And you were dead in the trespasses and sins in which you once walked, following the course of this world, following the prince of the power of the air, the spirit that is now at work in the sons of disobedience—among whom we all once lived in the passions of our flesh, carrying out the desires of the body and the mind, and were by nature children of wrath, like the rest of mankind. (Ephesians 2:1-3)
Paul here describes how his readers were previously, before Christ. In their former state they were dead, not physically, but dead in the sense in which Adam and Eve were dead the moment they ate from the forbidden tree. Inside them, purity died, all the good and perfect things God had created them for. Unity with each other died as did unity with God. Peace and joy died.
Paul explains what he means when he describes them as “dead.” Their death had to do with their trespasses and sins, with all those things they did daily that they knew weren’t good, that they understood perfectly they shouldn’t do, but which they did anyway. Their bodies were alive, but inside their hearts they were dead, governed by a sin they were unable to conquer. Paul’s readers allowed themselves to be carried by a whole series of influences when they lived this “death” existence. They walked in their sins, carried by the current of this world that is also sin-filled.
They were also carried by the desires of a mysterious figure that Paul describes here as “the prince of the power of the air, the spirit that is now at work in the sons of disobedience.” Again we see the serpent from the Garden of Eden rearing its head. The Ancient Serpent, whose punishment for deceiving was a perpetual enmity against woman and her progeny, continues with its work of destruction, continues encouraging us to draw further and further away from God, to focus more and more on our own self-centered destructive desires. He has great influence in our world. Paul’s readers lived dragged along by an entire humanity given over to hearing and following the advice of our enemy Satan, tied up by sin and led like lambs to the slaughter.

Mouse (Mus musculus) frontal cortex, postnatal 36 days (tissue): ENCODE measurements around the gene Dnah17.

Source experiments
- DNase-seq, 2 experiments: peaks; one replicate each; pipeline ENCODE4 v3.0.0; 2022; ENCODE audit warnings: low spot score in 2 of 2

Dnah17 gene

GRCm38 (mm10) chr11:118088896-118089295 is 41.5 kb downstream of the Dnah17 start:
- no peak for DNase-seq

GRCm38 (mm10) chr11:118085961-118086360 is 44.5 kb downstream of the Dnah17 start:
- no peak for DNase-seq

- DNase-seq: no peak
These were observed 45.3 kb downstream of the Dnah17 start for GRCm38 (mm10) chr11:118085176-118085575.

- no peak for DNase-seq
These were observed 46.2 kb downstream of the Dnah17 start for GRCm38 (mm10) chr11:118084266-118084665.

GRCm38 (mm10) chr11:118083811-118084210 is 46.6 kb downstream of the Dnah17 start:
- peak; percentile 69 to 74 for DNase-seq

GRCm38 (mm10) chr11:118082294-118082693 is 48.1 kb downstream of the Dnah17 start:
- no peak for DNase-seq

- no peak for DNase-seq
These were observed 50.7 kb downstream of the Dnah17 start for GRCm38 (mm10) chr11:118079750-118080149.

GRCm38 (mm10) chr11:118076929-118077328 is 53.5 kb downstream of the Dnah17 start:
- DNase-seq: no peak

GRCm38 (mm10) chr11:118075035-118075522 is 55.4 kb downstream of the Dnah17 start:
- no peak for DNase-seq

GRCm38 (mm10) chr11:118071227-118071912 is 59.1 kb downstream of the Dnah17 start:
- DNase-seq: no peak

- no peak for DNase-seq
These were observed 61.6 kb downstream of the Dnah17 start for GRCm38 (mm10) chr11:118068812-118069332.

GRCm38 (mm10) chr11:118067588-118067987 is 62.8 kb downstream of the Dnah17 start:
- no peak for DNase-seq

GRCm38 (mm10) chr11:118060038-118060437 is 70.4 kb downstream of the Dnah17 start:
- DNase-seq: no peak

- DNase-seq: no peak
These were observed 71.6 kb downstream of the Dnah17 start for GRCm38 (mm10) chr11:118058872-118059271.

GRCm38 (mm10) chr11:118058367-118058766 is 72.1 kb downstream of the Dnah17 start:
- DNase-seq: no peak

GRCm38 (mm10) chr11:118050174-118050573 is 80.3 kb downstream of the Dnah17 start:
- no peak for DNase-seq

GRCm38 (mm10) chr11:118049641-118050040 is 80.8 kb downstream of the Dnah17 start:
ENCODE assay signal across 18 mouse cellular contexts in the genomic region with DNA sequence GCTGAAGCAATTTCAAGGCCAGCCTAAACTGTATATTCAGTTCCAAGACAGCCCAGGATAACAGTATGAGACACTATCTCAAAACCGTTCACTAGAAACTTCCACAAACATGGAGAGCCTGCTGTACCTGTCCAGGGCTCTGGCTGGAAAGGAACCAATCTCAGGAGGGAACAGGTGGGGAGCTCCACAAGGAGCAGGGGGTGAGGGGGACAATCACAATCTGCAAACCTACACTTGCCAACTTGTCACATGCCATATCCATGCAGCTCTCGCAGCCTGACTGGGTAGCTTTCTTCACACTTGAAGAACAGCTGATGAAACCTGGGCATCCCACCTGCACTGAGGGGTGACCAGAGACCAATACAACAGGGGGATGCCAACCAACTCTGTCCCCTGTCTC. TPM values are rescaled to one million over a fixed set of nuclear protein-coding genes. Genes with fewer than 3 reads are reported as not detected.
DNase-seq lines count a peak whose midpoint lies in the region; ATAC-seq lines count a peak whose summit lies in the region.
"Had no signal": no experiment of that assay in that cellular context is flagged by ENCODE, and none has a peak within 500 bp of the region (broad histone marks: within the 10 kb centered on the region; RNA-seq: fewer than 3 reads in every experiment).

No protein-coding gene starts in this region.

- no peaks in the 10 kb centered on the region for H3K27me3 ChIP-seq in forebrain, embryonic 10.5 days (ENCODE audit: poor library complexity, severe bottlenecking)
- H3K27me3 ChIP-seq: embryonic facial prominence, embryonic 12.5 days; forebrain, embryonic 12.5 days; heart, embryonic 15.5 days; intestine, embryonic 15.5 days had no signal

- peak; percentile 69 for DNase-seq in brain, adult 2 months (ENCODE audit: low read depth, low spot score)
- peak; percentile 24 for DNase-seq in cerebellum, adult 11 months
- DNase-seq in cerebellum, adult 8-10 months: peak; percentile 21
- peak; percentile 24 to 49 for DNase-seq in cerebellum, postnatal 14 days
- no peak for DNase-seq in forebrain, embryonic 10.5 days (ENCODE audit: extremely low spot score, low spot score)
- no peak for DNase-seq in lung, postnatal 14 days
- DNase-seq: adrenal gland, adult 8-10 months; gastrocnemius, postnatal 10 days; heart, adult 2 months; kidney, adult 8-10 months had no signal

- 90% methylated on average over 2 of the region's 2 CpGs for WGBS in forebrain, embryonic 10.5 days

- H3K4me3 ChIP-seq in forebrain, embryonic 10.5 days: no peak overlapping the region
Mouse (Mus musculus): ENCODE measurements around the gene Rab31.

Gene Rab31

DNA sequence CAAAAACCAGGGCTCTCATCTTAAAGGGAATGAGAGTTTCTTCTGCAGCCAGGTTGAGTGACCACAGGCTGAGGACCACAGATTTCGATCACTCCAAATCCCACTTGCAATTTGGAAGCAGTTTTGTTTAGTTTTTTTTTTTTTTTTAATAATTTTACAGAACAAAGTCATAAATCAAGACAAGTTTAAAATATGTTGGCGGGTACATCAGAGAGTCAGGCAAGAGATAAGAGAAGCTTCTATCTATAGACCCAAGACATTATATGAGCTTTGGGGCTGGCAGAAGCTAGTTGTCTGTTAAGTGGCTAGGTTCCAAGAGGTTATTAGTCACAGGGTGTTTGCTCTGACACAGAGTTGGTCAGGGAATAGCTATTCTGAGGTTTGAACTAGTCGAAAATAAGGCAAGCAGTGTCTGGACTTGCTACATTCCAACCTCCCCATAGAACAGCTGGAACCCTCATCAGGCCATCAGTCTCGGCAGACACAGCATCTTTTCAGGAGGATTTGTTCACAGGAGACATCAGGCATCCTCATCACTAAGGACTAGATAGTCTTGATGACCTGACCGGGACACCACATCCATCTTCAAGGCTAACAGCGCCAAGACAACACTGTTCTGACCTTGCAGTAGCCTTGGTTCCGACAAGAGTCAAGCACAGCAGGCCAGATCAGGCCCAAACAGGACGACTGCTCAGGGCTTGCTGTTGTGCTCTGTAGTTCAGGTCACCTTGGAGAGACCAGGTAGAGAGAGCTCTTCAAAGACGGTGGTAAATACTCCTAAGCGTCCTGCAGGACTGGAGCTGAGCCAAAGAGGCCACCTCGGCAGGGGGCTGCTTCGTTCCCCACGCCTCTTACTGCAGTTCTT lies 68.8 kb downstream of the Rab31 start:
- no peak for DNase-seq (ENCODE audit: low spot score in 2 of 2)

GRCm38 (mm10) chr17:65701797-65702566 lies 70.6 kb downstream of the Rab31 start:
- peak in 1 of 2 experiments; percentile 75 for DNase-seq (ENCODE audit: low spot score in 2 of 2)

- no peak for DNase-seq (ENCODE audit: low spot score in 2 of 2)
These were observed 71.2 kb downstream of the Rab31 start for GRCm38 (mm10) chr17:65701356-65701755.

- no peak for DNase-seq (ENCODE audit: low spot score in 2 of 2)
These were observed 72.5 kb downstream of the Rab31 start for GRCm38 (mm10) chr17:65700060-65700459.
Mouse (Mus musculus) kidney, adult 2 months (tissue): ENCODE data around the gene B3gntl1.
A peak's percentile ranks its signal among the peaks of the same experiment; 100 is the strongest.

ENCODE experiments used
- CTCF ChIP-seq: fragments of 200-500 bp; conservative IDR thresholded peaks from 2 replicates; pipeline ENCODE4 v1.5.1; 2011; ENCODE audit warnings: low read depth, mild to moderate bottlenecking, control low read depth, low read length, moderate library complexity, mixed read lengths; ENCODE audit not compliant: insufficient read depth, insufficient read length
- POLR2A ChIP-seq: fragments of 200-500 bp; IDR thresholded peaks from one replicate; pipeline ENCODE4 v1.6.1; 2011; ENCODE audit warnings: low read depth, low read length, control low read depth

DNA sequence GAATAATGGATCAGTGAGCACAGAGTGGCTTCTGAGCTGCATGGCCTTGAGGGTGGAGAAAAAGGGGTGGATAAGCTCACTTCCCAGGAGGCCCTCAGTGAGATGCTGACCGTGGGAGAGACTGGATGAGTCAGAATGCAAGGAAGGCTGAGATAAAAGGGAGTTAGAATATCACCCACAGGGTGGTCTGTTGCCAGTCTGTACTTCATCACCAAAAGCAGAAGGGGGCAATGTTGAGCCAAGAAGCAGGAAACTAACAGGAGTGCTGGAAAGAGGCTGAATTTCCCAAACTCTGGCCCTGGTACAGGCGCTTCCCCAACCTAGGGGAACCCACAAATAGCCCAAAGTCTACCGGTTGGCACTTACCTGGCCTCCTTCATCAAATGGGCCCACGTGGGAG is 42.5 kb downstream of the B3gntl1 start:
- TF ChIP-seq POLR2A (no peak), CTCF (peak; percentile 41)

What else guided their footsteps? What determined the choices they made? Who counseled them in their waltz to destruction? They were guided by their own selfish desires and physical passions, governed by their justifying reasonings and their appetites. Paul uses the phrase “the passions of our flesh.” In Paul’s writings, the term “flesh” is used to describe an animal existence, a life lived as though God were not a part of the picture. Notice his words to the Corinthian believers in 1 Cor. 3:3 • You are still of the flesh. For while there is jealousy and strife among you, are you not of the flesh and behaving only in a human way?
For Paul, flesh = merely human, human minus the divine. For the only creatures in all creation imbued with the image of God, nothing is more tragic than a life reduced to the status of mere flesh. They lived like meat, like animated flesh, nothing more. Nothing numinous going on here, no communion with God, no spirit, only meat. They lived as children of wrath, people whose only inheritance in this life was destruction, the just wrath of God against all evil. And make no mistake about it, for a human being to be reduced to such a state is an evil thing.
Trust me, what Paul goes on to say in the next few verses is much better news. I will be preaching on Ephesians 2:1-10 in our service this coming Sunday, September 18, 2011. Worship begins at 10:45 am. Come and join us, 3201 W 15th St. Plano, TX 75075. Video and audio of the sermon is posted during the week at our website: www.pcbcplano.org
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